What’s so brilliant about Foxfinder, Pastoral and Human Animals is that they ground flights into dystopia with very believable, troublesome detail. Current debates about the low pay and gruelling routine of farming can be seen in Foxfinder. Pastoral (which is more comic than the other two) marries mythic visions of England with a contemporary one (touching on the idea of the loss of identical high streets). Finally, Smith, in Human Animals, writes well-realised, very real characters whose more domestic situations run alongside the environmental adversity in the play. She also invokes an us/them mentality and hints at how weak society can be regarding how easily people turn to mob rule. And in a time of this EU referendum, the plays subvert the question of power and make us re-think who this country (and planet) really belong to.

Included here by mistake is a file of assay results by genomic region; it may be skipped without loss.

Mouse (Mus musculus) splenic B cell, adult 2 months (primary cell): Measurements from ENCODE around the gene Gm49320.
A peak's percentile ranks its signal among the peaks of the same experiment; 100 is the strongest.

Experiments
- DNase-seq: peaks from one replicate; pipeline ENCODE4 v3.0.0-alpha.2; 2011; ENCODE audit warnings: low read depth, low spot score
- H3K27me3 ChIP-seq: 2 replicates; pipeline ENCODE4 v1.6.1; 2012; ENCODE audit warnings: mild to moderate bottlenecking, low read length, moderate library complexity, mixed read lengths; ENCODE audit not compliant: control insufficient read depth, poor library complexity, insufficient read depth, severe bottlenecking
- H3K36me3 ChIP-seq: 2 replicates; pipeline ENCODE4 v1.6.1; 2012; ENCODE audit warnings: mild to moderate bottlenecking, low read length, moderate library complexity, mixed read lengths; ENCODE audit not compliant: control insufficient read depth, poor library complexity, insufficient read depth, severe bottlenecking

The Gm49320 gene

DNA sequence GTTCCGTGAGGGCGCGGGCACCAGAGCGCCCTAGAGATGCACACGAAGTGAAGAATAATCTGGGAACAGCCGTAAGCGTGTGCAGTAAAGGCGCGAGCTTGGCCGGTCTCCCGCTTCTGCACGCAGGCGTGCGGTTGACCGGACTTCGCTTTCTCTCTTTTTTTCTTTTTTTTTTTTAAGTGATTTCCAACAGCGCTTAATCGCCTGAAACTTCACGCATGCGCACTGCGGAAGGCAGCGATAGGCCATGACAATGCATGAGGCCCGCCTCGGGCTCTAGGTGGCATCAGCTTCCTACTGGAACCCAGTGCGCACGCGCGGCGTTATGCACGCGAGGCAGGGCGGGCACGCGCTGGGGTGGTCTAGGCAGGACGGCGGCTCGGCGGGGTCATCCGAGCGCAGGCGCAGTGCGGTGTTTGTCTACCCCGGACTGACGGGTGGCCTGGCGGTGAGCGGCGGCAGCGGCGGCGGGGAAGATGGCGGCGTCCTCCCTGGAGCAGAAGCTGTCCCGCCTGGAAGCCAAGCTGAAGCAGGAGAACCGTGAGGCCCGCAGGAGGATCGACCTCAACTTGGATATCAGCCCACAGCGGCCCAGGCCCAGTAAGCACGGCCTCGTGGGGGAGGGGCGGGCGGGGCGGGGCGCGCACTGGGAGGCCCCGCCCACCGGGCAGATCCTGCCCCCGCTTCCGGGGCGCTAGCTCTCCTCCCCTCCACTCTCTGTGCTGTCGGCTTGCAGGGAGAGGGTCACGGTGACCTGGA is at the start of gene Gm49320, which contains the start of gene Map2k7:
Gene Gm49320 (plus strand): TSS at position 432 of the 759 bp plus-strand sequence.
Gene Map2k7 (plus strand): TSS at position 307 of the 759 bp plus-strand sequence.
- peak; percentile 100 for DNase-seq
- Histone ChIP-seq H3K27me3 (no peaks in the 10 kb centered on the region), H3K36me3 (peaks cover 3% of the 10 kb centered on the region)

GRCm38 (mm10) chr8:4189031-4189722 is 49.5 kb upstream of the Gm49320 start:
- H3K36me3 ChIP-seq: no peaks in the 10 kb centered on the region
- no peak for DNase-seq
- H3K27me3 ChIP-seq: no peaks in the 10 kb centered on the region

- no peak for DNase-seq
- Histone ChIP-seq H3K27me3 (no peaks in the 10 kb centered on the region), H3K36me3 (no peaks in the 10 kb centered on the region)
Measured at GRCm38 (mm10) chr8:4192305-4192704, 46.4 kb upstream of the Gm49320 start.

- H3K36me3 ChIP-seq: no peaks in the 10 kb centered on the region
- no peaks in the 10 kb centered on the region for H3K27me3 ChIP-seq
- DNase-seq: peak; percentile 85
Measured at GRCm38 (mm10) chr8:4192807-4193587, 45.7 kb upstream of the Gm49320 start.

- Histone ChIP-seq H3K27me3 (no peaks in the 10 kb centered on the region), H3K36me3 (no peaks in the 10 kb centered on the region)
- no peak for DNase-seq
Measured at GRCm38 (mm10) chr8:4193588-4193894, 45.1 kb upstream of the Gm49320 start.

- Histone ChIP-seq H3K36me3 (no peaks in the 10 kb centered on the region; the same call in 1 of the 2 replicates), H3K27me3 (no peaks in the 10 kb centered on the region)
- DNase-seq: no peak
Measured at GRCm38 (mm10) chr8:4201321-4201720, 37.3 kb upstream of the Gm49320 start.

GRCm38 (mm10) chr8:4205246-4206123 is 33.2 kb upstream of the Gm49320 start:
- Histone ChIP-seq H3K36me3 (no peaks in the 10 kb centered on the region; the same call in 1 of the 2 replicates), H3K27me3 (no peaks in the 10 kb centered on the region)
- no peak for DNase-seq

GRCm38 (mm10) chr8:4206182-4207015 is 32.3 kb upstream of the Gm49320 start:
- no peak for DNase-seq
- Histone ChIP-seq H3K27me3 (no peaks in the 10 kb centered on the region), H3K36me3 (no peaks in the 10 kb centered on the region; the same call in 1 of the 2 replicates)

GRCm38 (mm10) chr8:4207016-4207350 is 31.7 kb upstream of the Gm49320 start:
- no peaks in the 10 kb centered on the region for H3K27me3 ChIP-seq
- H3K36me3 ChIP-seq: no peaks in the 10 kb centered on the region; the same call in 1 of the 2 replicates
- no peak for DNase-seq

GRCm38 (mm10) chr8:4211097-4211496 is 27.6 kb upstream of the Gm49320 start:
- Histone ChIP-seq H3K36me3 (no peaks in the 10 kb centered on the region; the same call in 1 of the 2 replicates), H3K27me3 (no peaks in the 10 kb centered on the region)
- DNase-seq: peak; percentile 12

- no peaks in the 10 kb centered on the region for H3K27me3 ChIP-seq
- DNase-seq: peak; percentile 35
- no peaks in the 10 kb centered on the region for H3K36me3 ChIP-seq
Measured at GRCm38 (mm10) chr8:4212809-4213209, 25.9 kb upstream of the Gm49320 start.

Human Animals plays the Royal Court Theatre Upstairs, London, until 18th June.